Lullabies

Songs for sleep perhaps have the most power of all, though this is the opposite of what their rhythms and melodies seem to express. We must sleep to live, and what makes us sleep easily and naturally is perhaps the closest thing to actual magic. When we have slept well, for a moment on waking we have everything we need.

With this in mind, and because I am very fond of the lullabies in the film The Commissar (Dir. Askoldov, 1967), I wanted to discover what would happen if I changed the language of its lyrics, and how the melody and patterns of the pitches would have to change as well.

Meaning – words – rhythm – pitches are like nesting dolls, each must fit more or less comfortably inside the next if song is to work, or in this case…rest well.

The Commissar of the film’s title sings this song to her new-born son, who she knows she will not be able to keep with her for long. For this woman and child it is a lullaby for all time. Below is the music in solfa with the word-sounds written out for the first verse. It is in the ‘la’ pentatonic scale and uses the note ‘ti’. To find it, use a keyboard or keyboard app, and play the closest black or white note lower (by a semi-tone) than the note you are using as ‘do’. The ‘bai, bai, bai’ sounds are decorated with a tiny squashed note just before them called an accacciatura (‘acachatura’). Listening to the recording will let you know what these signs should sound like.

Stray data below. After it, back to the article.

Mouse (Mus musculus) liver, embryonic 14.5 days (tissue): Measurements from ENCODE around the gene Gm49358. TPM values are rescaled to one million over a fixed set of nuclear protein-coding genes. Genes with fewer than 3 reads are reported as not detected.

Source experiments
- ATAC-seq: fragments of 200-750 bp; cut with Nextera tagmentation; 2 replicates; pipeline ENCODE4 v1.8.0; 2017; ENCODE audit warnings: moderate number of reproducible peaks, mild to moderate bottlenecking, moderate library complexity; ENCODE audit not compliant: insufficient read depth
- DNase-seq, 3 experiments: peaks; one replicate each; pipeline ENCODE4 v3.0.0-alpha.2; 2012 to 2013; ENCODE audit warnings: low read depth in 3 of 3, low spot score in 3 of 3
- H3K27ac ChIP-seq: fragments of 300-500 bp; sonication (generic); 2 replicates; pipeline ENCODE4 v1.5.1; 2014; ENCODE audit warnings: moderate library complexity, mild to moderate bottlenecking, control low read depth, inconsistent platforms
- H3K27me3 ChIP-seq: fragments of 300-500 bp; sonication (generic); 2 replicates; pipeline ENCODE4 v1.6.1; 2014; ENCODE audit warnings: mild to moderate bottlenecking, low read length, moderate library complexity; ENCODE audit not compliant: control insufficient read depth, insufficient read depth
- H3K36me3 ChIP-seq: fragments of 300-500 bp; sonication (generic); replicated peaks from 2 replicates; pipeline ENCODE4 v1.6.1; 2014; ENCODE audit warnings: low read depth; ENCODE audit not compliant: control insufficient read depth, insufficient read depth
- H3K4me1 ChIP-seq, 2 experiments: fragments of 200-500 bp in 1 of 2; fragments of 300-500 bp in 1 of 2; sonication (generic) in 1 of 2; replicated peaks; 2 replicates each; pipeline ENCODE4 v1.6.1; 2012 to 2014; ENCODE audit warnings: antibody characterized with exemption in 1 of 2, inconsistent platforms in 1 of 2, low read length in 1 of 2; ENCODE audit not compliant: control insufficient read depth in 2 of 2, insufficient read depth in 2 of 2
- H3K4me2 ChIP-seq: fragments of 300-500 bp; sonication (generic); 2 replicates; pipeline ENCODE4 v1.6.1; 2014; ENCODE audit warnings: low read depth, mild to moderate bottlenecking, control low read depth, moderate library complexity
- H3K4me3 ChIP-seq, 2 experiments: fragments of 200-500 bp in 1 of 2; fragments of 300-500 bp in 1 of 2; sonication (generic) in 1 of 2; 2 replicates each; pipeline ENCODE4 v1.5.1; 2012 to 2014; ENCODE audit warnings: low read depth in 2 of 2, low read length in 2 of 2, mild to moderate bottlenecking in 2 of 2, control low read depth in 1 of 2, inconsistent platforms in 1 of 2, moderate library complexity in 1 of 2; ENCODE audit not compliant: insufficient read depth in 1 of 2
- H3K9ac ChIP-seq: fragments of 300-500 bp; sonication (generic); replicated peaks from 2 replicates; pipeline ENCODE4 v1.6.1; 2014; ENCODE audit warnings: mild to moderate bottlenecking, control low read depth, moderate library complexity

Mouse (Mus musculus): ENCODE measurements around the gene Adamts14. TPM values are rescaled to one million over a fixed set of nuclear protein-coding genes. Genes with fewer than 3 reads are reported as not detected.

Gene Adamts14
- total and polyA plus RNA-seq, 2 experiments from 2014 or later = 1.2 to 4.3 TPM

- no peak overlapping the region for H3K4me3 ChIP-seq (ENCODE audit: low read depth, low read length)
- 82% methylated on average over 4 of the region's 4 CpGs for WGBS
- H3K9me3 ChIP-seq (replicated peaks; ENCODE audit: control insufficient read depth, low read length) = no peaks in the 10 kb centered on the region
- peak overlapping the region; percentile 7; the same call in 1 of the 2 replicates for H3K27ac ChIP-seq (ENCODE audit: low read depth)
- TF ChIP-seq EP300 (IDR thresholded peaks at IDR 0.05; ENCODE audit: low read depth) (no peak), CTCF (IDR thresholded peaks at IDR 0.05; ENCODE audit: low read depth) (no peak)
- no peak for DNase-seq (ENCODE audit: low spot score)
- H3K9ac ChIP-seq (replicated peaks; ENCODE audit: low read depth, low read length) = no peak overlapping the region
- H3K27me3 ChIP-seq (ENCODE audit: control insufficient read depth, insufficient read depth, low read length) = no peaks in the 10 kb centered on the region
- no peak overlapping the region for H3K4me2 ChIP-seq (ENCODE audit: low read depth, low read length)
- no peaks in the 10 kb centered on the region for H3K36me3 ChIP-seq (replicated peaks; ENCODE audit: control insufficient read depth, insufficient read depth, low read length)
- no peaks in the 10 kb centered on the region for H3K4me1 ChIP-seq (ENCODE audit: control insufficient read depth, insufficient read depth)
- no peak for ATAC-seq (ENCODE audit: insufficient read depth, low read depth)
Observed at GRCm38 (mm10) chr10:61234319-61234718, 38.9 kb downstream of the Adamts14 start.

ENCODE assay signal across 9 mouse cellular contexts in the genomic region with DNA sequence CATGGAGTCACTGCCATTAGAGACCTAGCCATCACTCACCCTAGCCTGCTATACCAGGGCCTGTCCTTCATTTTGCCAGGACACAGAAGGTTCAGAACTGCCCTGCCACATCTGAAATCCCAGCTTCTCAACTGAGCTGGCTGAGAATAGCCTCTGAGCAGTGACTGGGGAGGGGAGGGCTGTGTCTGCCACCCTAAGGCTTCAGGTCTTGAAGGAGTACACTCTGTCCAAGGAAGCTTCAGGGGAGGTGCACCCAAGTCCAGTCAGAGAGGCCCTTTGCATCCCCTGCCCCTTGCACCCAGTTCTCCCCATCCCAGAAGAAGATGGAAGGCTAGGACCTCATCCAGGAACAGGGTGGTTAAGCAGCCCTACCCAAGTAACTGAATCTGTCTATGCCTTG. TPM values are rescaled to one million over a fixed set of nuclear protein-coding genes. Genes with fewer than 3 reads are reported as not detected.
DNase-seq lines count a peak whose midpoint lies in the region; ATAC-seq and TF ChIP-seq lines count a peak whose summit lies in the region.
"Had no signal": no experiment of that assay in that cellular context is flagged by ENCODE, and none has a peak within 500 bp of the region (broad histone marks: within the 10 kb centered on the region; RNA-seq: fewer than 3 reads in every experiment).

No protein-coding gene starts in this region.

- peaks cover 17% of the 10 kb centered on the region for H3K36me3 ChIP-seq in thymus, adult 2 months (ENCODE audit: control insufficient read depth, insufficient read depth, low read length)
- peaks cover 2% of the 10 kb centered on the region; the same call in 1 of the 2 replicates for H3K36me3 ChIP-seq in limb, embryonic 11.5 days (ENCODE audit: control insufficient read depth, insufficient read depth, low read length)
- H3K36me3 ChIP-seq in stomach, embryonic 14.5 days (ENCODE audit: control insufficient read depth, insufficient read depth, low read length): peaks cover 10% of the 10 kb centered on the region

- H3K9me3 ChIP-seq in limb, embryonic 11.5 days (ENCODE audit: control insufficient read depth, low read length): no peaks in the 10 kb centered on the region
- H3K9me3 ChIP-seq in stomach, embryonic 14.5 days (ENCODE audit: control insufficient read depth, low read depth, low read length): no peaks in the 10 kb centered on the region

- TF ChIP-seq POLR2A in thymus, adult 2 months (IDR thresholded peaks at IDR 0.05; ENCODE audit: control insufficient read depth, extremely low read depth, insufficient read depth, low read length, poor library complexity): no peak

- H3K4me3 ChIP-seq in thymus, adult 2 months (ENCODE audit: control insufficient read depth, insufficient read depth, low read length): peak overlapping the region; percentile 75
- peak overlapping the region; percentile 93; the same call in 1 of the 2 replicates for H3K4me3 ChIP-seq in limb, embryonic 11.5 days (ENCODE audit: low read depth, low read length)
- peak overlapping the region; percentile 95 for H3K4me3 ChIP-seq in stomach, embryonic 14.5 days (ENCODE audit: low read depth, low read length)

Here are English versions of some of these verses and elsewhere in the film, then some music for them. To try to keep its absolute purity I had to use as few word sounds in each line as possible, otherwise it started galloping along like ‘White Bird Featherless’ in the previous post. And fewer syllables allowed me to slow it down to three beat bars – two in each phrase, the same as in the original, and keep the pitch pattern as close as possible. The small differences in rhythm between lines add something, or perhaps take it away.

Bai baby bai, don’t
Sleep at the side,
Grey wolf will come,
Snap at your tum.

Calico skirt
Carefully worn,
Once I had kids
To nappies was torn.

Sleep my child,
How softly you sleep,
Sleep must I too,
Wake early with you.

Here it is in solfa and as a piano piece.

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